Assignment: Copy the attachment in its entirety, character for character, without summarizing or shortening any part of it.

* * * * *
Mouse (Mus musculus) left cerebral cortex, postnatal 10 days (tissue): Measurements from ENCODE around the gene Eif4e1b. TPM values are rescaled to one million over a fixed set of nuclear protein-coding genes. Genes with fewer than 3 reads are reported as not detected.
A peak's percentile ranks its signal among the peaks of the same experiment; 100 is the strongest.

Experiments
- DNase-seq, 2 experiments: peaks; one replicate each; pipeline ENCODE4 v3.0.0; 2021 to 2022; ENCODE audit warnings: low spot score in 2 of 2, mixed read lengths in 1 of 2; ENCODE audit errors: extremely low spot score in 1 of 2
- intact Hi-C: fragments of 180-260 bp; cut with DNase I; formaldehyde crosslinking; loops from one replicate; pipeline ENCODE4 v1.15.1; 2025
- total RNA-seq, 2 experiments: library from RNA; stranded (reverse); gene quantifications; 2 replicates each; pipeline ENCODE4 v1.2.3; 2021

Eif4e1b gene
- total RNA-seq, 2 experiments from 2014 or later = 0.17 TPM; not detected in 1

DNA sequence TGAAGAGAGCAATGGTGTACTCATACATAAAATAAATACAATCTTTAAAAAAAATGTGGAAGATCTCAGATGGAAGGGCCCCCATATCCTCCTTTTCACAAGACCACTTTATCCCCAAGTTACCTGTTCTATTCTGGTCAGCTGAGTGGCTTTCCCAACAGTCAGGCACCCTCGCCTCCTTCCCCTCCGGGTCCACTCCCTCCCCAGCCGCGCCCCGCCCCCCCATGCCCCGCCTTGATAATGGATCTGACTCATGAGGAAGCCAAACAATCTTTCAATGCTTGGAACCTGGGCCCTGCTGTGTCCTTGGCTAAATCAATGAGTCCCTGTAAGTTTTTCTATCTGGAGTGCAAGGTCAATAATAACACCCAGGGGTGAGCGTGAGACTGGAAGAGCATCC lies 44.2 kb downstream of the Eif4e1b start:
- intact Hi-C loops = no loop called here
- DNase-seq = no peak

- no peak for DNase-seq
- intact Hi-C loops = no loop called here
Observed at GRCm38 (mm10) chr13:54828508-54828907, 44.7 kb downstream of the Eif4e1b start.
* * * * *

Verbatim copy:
Mouse (Mus musculus) left cerebral cortex, postnatal 10 days (tissue): Measurements from ENCODE around the gene Eif4e1b. TPM values are rescaled to one million over a fixed set of nuclear protein-coding genes. Genes with fewer than 3 reads are reported as not detected.
A peak's percentile ranks its signal among the peaks of the same experiment; 100 is the strongest.

Experiments
- DNase-seq, 2 experiments: peaks; one replicate each; pipeline ENCODE4 v3.0.0; 2021 to 2022; ENCODE audit warnings: low spot score in 2 of 2, mixed read lengths in 1 of 2; ENCODE audit errors: extremely low spot score in 1 of 2
- intact Hi-C: fragments of 180-260 bp; cut with DNase I; formaldehyde crosslinking; loops from one replicate; pipeline ENCODE4 v1.15.1; 2025
- total RNA-seq, 2 experiments: library from RNA; stranded (reverse); gene quantifications; 2 replicates each; pipeline ENCODE4 v1.2.3; 2021

Eif4e1b gene
- total RNA-seq, 2 experiments from 2014 or later = 0.17 TPM; not detected in 1

DNA sequence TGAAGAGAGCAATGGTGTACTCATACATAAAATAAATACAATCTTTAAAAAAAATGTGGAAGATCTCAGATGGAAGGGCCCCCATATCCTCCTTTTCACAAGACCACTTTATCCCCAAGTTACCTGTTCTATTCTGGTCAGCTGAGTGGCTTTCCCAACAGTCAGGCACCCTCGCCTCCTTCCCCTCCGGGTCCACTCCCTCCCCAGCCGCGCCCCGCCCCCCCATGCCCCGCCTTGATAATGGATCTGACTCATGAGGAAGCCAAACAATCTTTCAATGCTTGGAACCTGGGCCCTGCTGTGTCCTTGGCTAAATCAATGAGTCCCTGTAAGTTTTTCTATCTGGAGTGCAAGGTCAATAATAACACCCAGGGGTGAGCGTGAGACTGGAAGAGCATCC lies 44.2 kb downstream of the Eif4e1b start:
- intact Hi-C loops = no loop called here
- DNase-seq = no peak

- no peak for DNase-seq
- intact Hi-C loops = no loop called here
Observed at GRCm38 (mm10) chr13:54828508-54828907, 44.7 kb downstream of the Eif4e1b start.